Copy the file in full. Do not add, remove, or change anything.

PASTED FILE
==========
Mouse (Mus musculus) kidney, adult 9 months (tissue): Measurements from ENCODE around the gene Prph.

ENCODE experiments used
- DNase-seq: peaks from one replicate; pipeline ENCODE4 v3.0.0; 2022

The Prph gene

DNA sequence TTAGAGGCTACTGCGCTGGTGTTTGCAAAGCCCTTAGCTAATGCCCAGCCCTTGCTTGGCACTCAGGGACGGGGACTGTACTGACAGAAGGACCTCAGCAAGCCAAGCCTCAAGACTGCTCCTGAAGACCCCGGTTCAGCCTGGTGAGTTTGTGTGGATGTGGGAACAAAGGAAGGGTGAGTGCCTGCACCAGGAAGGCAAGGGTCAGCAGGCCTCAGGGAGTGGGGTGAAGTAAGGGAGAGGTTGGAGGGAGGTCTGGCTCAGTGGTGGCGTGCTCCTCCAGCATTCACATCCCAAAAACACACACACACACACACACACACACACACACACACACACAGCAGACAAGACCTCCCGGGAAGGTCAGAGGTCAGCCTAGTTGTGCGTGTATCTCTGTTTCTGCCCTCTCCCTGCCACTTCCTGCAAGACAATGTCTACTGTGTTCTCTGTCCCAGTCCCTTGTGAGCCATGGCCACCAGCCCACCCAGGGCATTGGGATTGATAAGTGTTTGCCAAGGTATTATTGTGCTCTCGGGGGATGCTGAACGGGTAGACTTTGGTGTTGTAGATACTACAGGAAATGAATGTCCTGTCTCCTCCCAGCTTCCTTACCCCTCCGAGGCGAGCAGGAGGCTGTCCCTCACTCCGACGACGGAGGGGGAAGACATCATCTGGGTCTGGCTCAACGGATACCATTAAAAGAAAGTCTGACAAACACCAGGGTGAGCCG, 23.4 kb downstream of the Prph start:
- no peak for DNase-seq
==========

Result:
Mouse (Mus musculus) kidney, adult 9 months (tissue): Measurements from ENCODE around the gene Prph.

ENCODE experiments used
- DNase-seq: peaks from one replicate; pipeline ENCODE4 v3.0.0; 2022

The Prph gene

DNA sequence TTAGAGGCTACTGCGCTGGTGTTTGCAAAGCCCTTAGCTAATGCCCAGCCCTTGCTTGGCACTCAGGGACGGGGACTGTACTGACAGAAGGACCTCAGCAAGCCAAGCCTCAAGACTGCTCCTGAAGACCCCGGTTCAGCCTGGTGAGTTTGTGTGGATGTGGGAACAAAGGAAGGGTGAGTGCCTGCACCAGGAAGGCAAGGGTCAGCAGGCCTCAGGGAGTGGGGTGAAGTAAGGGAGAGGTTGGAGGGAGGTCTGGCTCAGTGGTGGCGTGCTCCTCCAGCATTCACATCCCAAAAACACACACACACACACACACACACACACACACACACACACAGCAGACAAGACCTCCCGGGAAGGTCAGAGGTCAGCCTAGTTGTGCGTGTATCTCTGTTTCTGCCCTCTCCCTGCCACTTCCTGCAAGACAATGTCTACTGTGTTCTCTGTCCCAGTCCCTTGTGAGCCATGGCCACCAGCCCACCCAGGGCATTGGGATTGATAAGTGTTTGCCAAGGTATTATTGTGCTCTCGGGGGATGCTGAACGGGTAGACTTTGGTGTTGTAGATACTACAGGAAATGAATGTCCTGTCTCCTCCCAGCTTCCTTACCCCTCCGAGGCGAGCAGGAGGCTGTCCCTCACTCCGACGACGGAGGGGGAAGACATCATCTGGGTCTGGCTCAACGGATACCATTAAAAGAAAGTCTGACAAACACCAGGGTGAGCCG, 23.4 kb downstream of the Prph start:
- no peak for DNase-seq